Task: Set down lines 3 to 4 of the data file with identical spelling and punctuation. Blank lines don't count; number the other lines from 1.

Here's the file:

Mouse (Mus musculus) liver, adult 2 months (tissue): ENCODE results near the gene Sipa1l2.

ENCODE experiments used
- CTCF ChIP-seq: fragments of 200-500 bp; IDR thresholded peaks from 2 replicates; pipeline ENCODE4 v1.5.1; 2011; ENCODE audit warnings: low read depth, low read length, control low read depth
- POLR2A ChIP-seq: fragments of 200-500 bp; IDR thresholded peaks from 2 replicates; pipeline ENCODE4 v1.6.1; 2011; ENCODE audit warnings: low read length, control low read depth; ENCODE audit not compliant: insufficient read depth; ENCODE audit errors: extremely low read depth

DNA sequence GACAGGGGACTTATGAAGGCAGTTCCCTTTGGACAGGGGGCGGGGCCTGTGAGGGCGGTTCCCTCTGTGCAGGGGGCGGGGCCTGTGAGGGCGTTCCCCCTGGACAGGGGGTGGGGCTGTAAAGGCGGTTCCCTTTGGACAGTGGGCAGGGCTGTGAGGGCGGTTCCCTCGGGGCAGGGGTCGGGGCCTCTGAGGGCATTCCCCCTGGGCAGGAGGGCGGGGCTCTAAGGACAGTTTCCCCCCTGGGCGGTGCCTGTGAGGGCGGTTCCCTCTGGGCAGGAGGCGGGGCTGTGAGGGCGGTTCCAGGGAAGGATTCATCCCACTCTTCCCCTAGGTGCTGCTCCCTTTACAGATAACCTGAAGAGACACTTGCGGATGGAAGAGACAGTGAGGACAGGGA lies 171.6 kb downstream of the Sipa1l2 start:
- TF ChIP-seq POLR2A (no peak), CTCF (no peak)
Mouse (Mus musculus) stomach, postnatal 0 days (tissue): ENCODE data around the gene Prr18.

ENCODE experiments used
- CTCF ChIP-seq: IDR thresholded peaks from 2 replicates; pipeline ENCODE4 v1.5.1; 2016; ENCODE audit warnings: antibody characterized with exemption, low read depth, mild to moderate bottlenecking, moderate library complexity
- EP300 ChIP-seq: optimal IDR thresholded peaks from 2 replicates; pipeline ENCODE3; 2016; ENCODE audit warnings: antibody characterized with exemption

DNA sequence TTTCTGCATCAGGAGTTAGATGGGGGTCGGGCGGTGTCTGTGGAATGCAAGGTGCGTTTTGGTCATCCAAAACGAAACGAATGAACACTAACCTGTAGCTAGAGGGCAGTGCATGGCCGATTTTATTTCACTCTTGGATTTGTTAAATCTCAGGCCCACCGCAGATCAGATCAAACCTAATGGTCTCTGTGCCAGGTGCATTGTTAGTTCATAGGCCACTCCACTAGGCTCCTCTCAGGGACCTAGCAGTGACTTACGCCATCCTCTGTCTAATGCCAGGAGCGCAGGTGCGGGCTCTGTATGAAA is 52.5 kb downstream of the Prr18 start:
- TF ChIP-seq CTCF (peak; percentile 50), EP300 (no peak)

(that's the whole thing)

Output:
- CTCF ChIP-seq: fragments of 200-500 bp; IDR thresholded peaks from 2 replicates; pipeline ENCODE4 v1.5.1; 2011; ENCODE audit warnings: low read depth, low read length, control low read depth
- POLR2A ChIP-seq: fragments of 200-500 bp; IDR thresholded peaks from 2 replicates; pipeline ENCODE4 v1.6.1; 2011; ENCODE audit warnings: low read length, control low read depth; ENCODE audit not compliant: insufficient read depth; ENCODE audit errors: extremely low read depth